In Kenya’s capital, Nairobi, a free photo exhibition is underway, and it’s making Kenyans question just how much they know about their homeland.
The exhibition dubbed “Beyond” has been put together by a group of photographers known as OneTouch. It showcases a series of images captured in different parts of the country – from the bustling financial capital, to some of the most remote locations.
Many of the images glorify the country’s beautiful nature spots and wild animals, while some also expose the grim sides.
One of the group’s members, Nigerian born, Okwi Okoh says the photographers wanted to create an experience that was realistic and different from what many Kenyans have always seen in western produced nature books and television shows.
“Last year we focused exclusively on Kenya; different places that people may know of but they don’t actually, you know they haven’t actually sucked the marrow out of it. They haven’t met the people, they haven’t walked through the terrain, they haven’t seen the beauty of the place at sunrise or sunset. That’s what we really went out to do. We are trying to get to external audiences to maybe change their view or their idea of what they think Africa is or Kenya is in particular because of last year, but also to internal audiences and telling people, there is more to your country, there is more to your region than what you think or what you were raised to believe. Go out there and see for yourself engage with people like us, consume our content but go out and do it yourself as well,” said Okoh.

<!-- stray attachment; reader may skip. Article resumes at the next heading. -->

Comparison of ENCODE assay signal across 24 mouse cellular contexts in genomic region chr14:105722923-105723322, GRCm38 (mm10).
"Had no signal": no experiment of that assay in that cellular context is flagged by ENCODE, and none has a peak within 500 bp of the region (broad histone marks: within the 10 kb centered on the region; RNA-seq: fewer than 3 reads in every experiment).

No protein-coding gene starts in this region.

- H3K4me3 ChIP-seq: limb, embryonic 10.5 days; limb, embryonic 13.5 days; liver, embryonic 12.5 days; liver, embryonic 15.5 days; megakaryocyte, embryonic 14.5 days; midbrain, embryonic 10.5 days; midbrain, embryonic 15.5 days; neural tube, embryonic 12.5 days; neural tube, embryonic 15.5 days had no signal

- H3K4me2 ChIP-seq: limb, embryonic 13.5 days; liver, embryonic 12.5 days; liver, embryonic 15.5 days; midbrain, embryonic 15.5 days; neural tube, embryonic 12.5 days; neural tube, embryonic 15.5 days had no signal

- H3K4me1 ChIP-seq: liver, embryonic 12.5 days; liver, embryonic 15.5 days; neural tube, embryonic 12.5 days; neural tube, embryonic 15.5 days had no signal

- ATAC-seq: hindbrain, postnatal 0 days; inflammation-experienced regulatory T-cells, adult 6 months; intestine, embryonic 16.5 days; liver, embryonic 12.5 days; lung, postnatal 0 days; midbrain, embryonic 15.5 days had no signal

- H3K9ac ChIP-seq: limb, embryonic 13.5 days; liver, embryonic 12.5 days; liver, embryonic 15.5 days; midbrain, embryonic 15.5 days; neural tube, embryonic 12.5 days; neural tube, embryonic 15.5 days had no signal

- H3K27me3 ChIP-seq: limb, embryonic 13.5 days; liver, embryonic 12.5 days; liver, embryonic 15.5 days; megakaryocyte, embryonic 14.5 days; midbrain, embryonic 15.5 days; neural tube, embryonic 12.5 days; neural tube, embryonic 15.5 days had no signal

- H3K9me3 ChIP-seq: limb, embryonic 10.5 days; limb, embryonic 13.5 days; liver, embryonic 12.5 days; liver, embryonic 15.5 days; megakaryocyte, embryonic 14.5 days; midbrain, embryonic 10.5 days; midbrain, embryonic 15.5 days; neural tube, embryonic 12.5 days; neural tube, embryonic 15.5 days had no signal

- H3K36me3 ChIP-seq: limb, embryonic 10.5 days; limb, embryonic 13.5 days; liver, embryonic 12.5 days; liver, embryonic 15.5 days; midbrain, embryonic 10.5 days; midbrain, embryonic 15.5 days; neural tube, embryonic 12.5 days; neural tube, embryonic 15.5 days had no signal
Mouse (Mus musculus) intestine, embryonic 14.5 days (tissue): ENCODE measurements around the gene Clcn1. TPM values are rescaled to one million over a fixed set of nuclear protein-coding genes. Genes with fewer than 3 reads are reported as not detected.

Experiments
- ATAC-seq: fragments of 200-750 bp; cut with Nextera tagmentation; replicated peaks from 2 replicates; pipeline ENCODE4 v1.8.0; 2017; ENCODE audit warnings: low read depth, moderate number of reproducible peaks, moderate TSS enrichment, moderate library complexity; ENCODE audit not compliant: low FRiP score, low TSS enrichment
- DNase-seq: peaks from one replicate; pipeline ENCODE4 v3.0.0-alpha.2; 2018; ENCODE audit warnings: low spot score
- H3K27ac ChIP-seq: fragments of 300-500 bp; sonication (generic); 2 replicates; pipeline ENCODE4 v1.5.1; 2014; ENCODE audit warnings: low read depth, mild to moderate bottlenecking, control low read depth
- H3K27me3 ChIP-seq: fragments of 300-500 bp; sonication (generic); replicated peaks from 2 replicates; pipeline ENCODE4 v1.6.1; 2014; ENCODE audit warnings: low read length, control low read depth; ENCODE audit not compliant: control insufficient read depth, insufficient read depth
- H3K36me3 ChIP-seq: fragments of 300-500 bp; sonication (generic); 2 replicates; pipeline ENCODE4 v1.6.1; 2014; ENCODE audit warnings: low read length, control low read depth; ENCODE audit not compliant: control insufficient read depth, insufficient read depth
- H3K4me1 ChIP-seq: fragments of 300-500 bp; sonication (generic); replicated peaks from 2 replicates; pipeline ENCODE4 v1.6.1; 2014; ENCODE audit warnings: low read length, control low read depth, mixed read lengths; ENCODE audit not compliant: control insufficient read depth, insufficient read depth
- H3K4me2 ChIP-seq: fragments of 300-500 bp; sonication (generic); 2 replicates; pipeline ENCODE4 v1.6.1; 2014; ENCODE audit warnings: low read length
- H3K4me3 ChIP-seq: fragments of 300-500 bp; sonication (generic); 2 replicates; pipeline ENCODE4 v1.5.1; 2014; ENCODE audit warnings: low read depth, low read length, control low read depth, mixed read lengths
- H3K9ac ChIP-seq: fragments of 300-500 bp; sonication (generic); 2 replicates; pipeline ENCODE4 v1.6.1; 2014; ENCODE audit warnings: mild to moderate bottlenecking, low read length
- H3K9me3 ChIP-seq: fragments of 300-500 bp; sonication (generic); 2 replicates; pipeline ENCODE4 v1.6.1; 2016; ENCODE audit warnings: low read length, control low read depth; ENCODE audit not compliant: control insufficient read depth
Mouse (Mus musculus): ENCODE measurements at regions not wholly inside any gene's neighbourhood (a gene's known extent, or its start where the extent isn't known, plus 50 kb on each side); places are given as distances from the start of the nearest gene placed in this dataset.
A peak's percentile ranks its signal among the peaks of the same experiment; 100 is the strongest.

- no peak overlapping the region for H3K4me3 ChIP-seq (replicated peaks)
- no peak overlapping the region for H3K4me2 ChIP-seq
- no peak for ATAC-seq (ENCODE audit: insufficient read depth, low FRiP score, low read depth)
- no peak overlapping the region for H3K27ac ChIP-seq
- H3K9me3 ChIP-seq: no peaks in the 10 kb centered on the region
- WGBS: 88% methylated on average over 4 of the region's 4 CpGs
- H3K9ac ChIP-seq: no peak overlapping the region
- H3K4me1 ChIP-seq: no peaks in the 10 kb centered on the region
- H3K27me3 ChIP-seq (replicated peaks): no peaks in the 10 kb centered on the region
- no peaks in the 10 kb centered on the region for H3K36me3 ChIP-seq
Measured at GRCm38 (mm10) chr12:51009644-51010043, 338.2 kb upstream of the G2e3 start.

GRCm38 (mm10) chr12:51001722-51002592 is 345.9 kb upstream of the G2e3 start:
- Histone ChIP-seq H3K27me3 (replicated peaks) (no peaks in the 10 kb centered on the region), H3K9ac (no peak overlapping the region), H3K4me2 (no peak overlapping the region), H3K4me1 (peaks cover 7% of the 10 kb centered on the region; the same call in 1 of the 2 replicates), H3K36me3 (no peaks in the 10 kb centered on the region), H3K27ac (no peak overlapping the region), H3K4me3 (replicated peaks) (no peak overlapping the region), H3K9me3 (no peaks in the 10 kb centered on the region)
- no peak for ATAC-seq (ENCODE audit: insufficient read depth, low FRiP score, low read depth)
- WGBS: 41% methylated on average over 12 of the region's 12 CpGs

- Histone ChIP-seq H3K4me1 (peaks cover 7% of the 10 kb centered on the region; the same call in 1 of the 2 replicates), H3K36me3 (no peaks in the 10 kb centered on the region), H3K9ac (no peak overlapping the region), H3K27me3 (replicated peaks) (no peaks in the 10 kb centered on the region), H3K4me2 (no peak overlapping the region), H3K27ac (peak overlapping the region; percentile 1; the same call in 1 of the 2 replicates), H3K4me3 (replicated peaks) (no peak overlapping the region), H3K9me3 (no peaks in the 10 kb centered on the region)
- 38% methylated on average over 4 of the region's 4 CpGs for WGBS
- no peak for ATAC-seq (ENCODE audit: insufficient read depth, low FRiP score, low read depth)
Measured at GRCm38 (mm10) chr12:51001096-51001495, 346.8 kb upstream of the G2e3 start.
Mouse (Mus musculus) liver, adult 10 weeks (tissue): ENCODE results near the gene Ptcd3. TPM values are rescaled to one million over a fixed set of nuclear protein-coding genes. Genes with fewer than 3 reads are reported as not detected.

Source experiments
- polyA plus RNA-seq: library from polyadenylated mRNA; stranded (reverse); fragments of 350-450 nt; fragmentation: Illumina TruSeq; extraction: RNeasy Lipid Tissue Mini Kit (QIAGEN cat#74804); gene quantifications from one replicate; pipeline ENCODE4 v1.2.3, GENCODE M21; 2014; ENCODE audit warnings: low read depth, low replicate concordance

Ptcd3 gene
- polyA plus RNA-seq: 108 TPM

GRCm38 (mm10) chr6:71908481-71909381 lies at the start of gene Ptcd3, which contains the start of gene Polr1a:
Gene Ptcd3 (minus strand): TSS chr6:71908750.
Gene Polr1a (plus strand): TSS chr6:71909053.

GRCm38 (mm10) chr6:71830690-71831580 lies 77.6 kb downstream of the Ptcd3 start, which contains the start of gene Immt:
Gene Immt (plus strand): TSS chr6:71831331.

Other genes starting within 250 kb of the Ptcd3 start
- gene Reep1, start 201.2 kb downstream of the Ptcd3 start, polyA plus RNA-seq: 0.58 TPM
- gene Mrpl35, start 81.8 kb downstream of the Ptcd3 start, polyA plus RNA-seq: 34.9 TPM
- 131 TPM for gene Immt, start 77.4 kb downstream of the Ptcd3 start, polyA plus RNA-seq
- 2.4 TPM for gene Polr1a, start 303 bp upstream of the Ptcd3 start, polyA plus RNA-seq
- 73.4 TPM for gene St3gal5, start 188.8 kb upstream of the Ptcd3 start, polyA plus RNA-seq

Kenya’s image and tourism numbers took several hard hits after the 2007/2008 post election chaos. Following that has been a slew of corruption scandals and a series of terrorist attacks which have almost brought the tourism industry to its knees.
Members of One Touch say mainstream media coverage is skewed. They hope this exhibition will get people wondering about the many locations they captured and in turn create a hunger for new stories about Kenya and eventually the rest of Africa.
Portraits were a big focus for the collection. At the risk of seeming cliché, the photographers embarked on showcasing culture and traditional communities without stereotypes.
The exhibition drew a healthy number of photography enthusiasts, art lovers as well as curious onlookers who say they appreciated the challenge to see Kenya for themselves.
“These are things that we should explore in our films, these are things that we should showcase to the world and I am liking that beyond is an opportunity for the world and for Kenyans to just view ourselves in perspectives that we rarely do,” said Nicholas Lusili.
The photographs are also on sale for 100 U.S. dollars each with part of the proceeds going to the Hunger Free organisation.